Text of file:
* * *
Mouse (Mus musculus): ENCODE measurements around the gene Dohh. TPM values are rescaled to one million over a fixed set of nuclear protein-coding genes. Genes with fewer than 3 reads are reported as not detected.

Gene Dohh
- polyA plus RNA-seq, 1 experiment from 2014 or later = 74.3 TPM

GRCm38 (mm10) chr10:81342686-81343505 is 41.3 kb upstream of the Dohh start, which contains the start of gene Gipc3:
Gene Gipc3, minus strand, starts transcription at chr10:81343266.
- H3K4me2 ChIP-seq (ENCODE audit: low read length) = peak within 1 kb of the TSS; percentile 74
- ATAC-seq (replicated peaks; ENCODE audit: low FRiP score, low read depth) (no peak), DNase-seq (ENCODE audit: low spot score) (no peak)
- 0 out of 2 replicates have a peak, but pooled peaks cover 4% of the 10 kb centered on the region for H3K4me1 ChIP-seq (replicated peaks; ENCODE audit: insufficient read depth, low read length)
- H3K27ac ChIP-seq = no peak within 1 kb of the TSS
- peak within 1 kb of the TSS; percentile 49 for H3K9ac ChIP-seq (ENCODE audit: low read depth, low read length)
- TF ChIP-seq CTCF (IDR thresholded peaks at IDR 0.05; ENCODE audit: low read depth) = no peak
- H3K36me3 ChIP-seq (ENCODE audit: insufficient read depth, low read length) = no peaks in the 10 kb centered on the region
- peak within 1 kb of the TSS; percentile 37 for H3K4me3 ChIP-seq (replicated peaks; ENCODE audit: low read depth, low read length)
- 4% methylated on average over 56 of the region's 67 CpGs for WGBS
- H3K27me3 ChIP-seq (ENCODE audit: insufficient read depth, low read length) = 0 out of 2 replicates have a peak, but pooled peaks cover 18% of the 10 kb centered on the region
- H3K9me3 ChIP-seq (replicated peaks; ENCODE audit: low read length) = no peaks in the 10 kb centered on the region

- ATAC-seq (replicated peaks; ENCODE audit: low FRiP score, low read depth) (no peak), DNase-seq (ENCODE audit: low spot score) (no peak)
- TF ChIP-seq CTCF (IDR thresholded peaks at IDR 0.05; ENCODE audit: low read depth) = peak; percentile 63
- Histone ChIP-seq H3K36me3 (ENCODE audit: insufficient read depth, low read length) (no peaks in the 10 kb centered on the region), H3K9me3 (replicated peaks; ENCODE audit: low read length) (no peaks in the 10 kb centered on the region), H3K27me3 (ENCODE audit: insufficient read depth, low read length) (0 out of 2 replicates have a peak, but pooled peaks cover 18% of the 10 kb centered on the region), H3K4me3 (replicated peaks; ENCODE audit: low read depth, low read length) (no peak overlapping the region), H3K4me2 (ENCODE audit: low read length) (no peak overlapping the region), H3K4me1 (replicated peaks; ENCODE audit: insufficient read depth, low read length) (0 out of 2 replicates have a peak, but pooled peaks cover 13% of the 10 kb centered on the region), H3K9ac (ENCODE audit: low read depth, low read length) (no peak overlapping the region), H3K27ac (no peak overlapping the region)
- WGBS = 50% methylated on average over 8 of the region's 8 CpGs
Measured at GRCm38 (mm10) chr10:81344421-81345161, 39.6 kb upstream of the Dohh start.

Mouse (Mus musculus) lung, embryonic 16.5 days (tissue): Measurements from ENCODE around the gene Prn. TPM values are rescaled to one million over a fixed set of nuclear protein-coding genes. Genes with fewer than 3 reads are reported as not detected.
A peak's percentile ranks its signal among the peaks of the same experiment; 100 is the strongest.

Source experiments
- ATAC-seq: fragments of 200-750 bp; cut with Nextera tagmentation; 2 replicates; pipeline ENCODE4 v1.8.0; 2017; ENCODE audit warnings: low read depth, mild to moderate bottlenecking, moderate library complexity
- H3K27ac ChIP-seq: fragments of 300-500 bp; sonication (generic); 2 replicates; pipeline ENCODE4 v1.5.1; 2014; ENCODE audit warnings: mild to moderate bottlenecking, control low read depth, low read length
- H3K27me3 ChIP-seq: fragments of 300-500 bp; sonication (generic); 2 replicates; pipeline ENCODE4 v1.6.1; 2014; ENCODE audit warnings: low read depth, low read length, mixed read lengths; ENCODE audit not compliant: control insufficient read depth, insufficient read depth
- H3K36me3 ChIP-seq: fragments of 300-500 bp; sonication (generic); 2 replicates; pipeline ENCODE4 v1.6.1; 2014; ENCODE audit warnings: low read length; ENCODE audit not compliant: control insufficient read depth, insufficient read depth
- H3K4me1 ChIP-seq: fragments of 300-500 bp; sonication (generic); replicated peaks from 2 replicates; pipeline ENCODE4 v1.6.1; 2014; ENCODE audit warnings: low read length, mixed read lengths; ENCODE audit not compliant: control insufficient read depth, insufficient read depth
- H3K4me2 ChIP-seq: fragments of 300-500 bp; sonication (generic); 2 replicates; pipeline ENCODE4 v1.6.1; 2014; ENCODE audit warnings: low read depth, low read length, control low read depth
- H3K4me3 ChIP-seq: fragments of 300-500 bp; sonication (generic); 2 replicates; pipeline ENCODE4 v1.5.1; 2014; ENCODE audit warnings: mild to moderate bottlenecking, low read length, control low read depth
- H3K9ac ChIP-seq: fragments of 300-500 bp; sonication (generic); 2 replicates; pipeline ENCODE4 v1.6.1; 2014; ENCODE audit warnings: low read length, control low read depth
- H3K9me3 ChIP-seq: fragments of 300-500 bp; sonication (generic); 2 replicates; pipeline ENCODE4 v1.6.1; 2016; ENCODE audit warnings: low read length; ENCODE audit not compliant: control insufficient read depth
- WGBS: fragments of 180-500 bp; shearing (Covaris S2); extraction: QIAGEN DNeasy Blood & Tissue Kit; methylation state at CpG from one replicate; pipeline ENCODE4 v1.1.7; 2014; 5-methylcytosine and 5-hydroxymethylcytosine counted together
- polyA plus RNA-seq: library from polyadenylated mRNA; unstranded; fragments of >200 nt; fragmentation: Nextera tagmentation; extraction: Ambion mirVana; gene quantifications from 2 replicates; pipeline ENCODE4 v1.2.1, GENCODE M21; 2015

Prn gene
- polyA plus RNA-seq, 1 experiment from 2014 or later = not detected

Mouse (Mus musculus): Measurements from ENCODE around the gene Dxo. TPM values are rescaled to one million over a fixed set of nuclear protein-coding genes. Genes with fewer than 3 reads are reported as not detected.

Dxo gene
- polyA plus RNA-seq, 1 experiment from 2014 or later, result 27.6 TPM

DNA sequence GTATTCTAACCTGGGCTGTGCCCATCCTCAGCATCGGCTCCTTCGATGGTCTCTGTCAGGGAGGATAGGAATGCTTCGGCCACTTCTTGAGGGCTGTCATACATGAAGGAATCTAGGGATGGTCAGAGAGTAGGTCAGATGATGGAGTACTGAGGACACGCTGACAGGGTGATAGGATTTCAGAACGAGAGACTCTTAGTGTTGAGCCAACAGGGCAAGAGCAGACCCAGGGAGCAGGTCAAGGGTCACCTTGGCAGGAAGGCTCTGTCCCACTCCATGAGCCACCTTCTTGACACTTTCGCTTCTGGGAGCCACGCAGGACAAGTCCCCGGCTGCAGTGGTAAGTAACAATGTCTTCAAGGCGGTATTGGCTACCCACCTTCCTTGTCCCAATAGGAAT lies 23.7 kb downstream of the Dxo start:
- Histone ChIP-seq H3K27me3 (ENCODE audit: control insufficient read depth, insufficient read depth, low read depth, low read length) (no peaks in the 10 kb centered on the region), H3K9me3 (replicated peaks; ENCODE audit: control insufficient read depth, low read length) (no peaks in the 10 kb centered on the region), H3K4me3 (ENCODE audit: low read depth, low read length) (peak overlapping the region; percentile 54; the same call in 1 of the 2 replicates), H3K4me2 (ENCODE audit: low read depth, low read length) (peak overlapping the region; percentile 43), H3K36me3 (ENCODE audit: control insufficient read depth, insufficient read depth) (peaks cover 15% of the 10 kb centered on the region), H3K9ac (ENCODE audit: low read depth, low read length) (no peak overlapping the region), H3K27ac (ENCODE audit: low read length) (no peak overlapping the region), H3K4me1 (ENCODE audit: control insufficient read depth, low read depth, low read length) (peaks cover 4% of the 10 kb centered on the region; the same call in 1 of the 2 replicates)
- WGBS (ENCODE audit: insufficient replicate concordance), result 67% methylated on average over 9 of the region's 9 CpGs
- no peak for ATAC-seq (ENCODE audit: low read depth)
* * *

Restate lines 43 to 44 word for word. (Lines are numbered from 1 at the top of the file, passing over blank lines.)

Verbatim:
- WGBS (ENCODE audit: insufficient replicate concordance), result 67% methylated on average over 9 of the region's 9 CpGs
- no peak for ATAC-seq (ENCODE audit: low read depth)